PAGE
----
In a state with one of the highest rates of teen pregnancy in the nation, Dr. Karina Shreffler, OSU-Tulsa professor of human development and family science, is leading a National Institutes of Health research project to find out the best way to reduce it.
Despite overall declines, Oklahoma still ranks second highest in the nation, according to the National Campaign to Prevent Teen and Unplanned Pregnancy.
“Teen pregnancy has an enormous negative impact on the educational, social, health and economic well-being of the adolescent, the baby and society in general,” Shreffler said. “Research is critical for establishing evidence-based strategies to decrease teen pregnancy.”
Shreffler was named the recipient of the 2017 OSU-Tulsa President’s Fellows Faculty Research Award for her groundbreaking research on teen mothers. The award recognizes exceptional faculty research and provides funding to help them continue their work.
She is enrolling pregnant women in the NIH study and will observe them throughout pregnancy and after the birth of their child.
The faculty research award provides a $15,000 prize, which Shreffler will use to broaden the scope of her project by looking at factors that affect a father’s involvement and commitment to his child.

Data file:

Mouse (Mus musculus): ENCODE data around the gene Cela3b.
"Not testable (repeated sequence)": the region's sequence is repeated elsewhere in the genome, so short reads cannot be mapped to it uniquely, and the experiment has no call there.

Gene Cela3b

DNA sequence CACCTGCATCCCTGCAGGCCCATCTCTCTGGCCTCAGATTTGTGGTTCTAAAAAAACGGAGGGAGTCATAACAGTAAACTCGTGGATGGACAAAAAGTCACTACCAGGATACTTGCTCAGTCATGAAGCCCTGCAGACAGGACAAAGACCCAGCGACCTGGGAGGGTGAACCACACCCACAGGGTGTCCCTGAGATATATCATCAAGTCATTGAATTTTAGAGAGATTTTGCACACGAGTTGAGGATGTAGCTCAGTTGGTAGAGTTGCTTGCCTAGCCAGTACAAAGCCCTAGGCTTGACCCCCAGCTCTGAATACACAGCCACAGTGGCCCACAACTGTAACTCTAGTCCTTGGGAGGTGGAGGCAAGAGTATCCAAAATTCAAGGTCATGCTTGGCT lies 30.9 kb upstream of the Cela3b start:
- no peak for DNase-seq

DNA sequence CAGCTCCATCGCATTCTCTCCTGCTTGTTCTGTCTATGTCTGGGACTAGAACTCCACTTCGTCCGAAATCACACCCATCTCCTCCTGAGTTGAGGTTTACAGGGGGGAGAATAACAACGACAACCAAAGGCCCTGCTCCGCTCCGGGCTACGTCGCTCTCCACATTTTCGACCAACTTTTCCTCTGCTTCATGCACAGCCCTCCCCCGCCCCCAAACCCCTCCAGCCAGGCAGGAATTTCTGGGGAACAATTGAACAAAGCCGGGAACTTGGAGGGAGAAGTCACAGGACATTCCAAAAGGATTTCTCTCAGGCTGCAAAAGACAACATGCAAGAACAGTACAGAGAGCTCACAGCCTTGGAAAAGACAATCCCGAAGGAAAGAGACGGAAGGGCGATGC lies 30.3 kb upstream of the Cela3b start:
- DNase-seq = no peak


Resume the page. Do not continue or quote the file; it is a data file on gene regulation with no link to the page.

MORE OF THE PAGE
“There remains a paucity of research on young fathers of children born to teen mothers,” she said. “A better understanding of young fathers’ needs, obstacles and successes will allow for a more successful approach to enhancing the father-child relationship for this high-risk population.”
The results of the study will provide information needed to develop more effective prevention and intervention programs so that more babies in Tulsa are born healthy, she said.
As a second-generation OSU graduate, Shreffler believes strongly in the university’s land-grant mission of community outreach.
“We work closely with community organizations so that we can help strengthen Oklahoma families. We find out from community organizations what research they need to have done so that we can meet those needs,” she said.
Shreffler is principal investigator for a number of large research projects, including the $1.9 million HATCH: Holistic Assessment of Tulsa Children’s Health project funded by the National Institutes of Health and the Environmental Exposures and Adolescent Risky Behaviors study funded by a $29,000 endowment grant.
A prolific author of journal articles, Shreffler’s research interests also include reproductive health, family demography, work and family and fertility trends.
“Beyond just the trends, I am interested in how people are impacted by societal factors in terms of their well-being,” Shreffler said. “I am drawn to human development and family science because of its emphasis on resilience and orientation toward helping people reach their fullest potential.”